Therefore, it requires a specific amount of product, so starting with a thinner layer and then working up is the best method. However, it is also important to work quickly, due to the fast drying nature of the product.
Gorilla Glue Vs. Other Similar Products
There are a variety of other products that claim to do the same thing as Gorilla Glue. While many of these products might be effective, there are specific benefits to the Gorilla Glue material as opposed to other shoe adhesives.
For example, regular Shoo Goo is a common marketplace competitor. However, it is specifically formulated to work on sneakers as opposed to other shoe materials. While it will technically work on rubber and leather, it is more so intended to repair sneaker material. Due to this, it is incredibly effective for sneakers, but less durable when used on hiking boots.
However, since Gorilla Glue is an adhesive for any material, it is better suited for fixing hiking boots.
Boot Fix by Shoe Goo – Another popular option for shoe repair is Boot-Fix Shoe Goo. The difference between this product and Gorilla Glue is that Boot-Fix is incredibly thick, lacking the runny viscosity and therefore easier applications of other products. Boot-Fix is temperature-resistant, able to handle extreme heat and ice, and also dries clear.
Although it is long-lasting and waterproof, it is more expensive than other products, and is only available in certain parts of the world.
Barge – Lastly, another primary competitor to other shoe repair adhesives is Barge All-Purpose TF Cement Rubber. This product is incredibly durable, being a neoprene formula that works as a sealant cement. It does boast high flexibility and a bond that is able to stick to multiple surfaces.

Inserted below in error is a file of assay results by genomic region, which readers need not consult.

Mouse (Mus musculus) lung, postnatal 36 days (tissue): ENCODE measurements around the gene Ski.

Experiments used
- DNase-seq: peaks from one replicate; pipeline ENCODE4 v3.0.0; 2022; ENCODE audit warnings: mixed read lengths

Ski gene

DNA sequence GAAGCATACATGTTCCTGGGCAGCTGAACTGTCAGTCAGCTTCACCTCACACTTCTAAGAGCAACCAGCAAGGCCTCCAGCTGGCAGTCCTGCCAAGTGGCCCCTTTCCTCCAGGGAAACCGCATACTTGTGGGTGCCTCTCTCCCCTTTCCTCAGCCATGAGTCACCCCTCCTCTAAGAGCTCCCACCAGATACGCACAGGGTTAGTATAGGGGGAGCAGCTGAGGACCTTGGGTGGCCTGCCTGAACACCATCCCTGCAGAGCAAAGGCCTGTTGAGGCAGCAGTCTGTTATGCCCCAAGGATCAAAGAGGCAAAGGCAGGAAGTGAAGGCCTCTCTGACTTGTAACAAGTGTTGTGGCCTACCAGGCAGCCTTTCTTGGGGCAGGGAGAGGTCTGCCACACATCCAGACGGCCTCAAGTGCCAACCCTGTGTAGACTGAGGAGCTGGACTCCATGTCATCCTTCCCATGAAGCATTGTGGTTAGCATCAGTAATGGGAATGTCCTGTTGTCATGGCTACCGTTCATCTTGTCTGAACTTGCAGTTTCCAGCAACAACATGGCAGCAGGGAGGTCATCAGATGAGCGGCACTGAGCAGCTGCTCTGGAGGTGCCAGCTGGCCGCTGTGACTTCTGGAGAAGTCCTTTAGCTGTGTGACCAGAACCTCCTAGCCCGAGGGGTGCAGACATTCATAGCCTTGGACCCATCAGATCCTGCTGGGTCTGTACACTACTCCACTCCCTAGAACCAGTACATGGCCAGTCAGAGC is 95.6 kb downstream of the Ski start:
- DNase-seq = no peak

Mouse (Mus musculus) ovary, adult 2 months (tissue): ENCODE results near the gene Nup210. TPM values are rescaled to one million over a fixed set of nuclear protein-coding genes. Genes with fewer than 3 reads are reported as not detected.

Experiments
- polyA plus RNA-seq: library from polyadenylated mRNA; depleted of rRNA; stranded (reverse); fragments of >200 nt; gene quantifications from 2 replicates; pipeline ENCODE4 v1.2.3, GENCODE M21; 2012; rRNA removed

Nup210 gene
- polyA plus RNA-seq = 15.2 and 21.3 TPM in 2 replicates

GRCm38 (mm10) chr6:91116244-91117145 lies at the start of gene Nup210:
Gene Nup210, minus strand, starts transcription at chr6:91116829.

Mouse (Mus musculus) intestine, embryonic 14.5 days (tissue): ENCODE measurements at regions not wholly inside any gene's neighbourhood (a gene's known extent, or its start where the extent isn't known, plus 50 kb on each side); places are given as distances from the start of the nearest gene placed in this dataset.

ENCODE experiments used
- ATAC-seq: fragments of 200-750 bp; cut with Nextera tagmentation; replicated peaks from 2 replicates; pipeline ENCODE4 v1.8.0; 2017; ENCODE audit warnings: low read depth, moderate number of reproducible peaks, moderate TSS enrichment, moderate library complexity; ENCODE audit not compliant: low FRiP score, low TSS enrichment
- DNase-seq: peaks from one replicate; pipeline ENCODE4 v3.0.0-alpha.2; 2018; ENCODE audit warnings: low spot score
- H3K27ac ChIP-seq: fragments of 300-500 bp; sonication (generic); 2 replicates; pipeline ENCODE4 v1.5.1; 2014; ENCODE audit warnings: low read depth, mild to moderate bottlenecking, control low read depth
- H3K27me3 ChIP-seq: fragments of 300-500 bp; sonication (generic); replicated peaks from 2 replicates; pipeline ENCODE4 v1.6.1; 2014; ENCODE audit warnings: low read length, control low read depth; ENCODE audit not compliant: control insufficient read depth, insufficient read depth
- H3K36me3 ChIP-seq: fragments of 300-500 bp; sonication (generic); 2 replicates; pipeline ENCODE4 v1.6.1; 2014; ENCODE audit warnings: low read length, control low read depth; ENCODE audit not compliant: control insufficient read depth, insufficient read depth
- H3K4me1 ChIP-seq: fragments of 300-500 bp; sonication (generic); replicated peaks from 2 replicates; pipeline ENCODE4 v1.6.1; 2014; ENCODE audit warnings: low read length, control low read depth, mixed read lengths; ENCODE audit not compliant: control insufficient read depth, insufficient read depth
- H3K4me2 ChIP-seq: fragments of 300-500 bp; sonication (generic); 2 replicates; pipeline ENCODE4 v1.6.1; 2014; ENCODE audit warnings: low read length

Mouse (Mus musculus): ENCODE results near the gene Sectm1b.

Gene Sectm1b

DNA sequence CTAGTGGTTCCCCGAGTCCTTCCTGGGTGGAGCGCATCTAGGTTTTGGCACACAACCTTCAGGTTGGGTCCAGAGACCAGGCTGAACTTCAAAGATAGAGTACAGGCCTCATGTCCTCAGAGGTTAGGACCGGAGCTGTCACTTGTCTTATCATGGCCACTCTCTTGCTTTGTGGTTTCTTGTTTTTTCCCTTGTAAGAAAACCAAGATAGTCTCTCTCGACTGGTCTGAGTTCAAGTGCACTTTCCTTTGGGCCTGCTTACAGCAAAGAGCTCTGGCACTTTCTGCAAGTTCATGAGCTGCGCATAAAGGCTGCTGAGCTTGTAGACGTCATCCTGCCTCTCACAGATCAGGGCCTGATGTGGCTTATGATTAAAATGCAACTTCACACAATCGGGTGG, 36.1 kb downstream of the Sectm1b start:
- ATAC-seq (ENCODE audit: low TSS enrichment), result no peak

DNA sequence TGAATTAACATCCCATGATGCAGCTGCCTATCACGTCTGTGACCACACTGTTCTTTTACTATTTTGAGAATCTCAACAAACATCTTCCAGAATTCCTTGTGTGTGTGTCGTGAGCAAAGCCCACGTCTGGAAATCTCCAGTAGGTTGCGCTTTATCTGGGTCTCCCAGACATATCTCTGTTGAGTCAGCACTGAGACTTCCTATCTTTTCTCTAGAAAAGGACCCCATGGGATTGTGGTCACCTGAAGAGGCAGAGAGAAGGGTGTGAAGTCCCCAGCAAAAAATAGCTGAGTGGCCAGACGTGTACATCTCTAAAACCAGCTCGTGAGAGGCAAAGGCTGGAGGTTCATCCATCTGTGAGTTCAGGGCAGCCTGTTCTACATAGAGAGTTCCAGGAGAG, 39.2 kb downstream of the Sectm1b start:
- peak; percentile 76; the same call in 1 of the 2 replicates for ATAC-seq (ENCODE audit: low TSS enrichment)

However, if used incorrectly, it has the potential to negatively affect the health of the user, and it also becomes significantly less effective in adverse weather conditions, or if the surface it is applied to is uneven or dirty. Therefore, using this product in order to repair hiking shoes, which are notoriously uneven and dirty, is not necessarily the best option.
When hiking boots begin to fall apart, it can be tempting to assume their life is over. However, Gorilla Glue is a small, inexpensive DIY hack that can save outdoor enthusiasts hundreds of dollars. Hiking footwear can have many lives if enough effort is given into maintaining them.
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As a solo female traveler, Katie is passionate about exploring outdoor spaces, involving others in the fight against climate change, and being a student of the world. She has traveled the U.S. in her van in order to film a documentary on solo female travel, and is currently on a mission to travel the world armed with nothing but a backpack and a fierce desire to taste the best local dessert in as many places as possible.
Thanks for your input, I have a pair of keen hiking sandals I am not ready to give up. They have served me well for over 5 years. Good to know how to reattach the sole on them both. Had a major fail hiking Caprock Canyon State Park. Tied them together with trash bag tie, refusing to give up. I will keep this on me from now on…